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Iran voices concern about reports of Albanian police trespassing into its embassy

Albanian police officers enter the embassy of the Islamic Republic of Iran on September 8, 2022, after Albania cut ties with Tehran and ordered diplomats to leave Tirana. (Photo by Reuters)

Iran’s Foreign Ministry has voiced concern about reports of inappropriate conduct of Albanian authorities toward the Iranian embassy and its staff in the capital, Tirana, saying Albania will be responsible for any acts of violation against the Islamic Republic’s diplomatic mission in the Balkan country.

Nasser Kan’ani, the Iranian Foreign Ministry spokesman, made the remark on Thursday after media reports said Albanian police forces had illegally entered the Iranian embassy in Tirana and conducted search operations in the empty diplomatic mission following the severance of ties between the two countries.

Albanian special police forces, wearing masks and helmets and carrying automatic rifles, were said to have violated the compound of Iran’s diplomatic mission after two cars with diplomatic plates had left.

The reports said the Albanian police were inside the diplomatic mission for 30 minutes and searched the building which still flew the Iranian flag.

“If the reports by media outlets are true, this was a behavior contrary to international law and the Vienna Convention on Diplomatic Rights,” Kan’ani said.

He added that Iran holds the Albanian government accountable for any act of violation targeting its embassy in Tirana.

Under international law, embassies and consulates receive special protection and immunity and are regarded as the territory or “soil” of the sending state.

The trespassing took place a day after Albania, which has for years hosted anti-Iran terrorists in collusion with the US, severed diplomatic ties with Tehran, accusing it of orchestrating a July “cyberattack” against Tirana.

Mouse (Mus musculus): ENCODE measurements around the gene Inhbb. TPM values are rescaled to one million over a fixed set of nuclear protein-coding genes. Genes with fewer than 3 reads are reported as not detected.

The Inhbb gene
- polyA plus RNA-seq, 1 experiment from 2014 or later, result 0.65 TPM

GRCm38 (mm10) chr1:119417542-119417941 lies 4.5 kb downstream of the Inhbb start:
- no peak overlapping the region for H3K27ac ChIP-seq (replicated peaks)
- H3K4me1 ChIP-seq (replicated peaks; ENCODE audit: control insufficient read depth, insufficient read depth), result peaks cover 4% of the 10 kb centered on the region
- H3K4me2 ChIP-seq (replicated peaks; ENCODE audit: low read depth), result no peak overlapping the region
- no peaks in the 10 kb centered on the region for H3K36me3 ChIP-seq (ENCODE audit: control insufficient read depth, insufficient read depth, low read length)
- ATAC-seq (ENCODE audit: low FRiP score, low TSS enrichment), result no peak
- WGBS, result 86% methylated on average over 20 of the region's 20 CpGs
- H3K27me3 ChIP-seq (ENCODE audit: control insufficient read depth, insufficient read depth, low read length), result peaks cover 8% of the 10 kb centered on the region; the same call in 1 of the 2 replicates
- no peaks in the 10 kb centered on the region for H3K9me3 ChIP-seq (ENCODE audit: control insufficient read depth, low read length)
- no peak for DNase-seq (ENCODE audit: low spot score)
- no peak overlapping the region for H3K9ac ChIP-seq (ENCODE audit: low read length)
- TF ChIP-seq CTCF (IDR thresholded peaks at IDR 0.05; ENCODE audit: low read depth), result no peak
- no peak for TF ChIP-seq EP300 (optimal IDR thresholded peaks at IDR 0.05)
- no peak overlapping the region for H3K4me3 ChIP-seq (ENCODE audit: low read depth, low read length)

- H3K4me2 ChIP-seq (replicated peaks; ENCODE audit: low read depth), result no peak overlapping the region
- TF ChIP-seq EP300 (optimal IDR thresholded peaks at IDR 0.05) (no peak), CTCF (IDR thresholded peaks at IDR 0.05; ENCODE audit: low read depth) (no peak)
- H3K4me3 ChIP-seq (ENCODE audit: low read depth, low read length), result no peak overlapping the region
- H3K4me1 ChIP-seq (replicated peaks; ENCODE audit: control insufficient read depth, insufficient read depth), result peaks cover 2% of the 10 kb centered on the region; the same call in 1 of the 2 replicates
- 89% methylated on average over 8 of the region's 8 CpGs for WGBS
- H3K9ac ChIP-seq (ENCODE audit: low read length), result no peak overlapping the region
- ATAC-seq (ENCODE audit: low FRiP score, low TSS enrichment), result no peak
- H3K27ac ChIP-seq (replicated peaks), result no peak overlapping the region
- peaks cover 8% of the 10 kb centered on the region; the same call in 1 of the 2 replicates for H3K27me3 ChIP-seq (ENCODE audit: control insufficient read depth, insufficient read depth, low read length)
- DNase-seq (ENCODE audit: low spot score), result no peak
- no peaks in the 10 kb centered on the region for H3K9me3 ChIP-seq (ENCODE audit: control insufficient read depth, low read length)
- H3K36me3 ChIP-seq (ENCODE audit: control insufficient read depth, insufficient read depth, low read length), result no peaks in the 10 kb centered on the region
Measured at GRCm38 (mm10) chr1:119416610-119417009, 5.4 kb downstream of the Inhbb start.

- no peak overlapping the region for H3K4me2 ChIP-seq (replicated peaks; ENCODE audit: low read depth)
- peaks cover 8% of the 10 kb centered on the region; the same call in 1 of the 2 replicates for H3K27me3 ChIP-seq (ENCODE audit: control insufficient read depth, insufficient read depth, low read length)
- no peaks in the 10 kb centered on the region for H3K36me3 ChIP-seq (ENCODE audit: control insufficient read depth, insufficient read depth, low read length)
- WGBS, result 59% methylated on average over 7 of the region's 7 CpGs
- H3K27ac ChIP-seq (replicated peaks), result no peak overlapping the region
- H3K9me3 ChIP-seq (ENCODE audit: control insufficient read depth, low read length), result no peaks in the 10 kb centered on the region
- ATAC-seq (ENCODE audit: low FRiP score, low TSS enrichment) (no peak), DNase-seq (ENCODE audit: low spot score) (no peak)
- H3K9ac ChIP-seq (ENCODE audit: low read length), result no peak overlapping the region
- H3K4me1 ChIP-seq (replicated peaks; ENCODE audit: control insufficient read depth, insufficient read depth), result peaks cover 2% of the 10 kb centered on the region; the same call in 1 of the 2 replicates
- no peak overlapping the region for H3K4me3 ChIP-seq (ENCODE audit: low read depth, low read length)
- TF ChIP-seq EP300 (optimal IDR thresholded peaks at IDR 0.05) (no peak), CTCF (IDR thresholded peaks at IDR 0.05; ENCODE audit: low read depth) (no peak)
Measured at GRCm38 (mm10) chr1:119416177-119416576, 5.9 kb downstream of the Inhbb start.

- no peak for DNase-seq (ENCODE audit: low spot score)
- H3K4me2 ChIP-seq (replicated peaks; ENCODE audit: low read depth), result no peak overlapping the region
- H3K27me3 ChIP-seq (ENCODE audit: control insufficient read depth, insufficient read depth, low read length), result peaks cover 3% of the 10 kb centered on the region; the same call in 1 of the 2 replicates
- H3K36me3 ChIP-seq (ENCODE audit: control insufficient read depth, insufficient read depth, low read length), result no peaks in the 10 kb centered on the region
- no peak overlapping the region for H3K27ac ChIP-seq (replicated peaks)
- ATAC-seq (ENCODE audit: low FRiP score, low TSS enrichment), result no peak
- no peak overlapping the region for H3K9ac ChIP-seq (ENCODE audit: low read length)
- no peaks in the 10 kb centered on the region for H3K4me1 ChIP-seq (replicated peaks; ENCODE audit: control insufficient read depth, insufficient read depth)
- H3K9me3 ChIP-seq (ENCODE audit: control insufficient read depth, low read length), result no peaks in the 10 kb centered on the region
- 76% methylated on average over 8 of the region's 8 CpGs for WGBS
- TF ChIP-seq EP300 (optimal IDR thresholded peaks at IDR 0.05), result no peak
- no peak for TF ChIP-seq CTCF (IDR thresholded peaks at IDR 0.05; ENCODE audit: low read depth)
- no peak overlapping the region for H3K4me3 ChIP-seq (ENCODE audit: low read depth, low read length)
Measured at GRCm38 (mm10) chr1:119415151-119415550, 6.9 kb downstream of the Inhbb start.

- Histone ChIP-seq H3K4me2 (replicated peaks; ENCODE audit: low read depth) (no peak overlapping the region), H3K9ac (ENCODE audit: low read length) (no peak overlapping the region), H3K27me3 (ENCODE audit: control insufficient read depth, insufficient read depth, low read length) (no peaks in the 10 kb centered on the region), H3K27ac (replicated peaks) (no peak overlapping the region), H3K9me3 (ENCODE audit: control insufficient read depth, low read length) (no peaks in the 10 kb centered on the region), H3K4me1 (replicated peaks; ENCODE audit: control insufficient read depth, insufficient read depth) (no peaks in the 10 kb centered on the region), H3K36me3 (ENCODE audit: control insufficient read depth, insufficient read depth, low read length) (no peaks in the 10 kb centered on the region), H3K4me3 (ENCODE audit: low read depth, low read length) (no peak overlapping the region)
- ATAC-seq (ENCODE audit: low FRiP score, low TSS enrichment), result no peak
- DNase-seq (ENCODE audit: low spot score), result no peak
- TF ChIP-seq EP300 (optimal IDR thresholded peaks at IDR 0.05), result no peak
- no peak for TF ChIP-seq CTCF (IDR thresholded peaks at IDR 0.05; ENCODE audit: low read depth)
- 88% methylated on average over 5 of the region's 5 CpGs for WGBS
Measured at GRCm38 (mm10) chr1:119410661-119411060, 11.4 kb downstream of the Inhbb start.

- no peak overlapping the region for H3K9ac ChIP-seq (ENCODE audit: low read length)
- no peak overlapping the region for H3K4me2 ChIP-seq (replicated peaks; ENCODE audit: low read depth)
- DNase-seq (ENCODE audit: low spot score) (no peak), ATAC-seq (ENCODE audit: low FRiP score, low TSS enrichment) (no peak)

Albanian Prime Minister Edi Rama ordered Iranian diplomats and embassy staff to leave within 24 hours, following a so-called investigation into the alleged cyberattack.

On Wednesday, the Iranian Foreign Ministry spokesman denounced Albania’s decision to sever diplomatic relations with Iran as “injudicious” and “lacking in foresight.”

Kan’ani also termed allegations leveled against Tehran as “baseless” and “unsubstantiated,” while blaming “third parties” for Albania’s decision to cut ties with Iran.

He identified the United States, the Israeli regime, and the Mujahedin-e-Khalq Organization (MKO), an anti-Iran terrorist group that has been hosted by Albania since 2016, as the “third parties” that have propelled Tirana into taking the decision.

The spokesman also said that as one of the victims of rampant cyberattacks, the Islamic Republic condemns any use of cyberspace toward infringement on other countries’ vital infrastructures.

Albania took in around 3,000 members of the MKO terrorist group in 2016 at the request of Washington, after the group was disowned by Iraq and snubbed by many European countries.

The anti-Iran terrorist group based in Albania has carried out numerous acts of terrorism on Iranian soil since the 1979 Islamic Revolution, killing senior political leaders, clerics and thousands of ordinary civilians.

The European Union, Canada, the United States, and Japan had previously listed the MKO as a “terrorist organization.” In 2012, however, the group was taken off the US list of terrorist organizations. The EU followed the suit, removing the group from its list of terrorist organizations.

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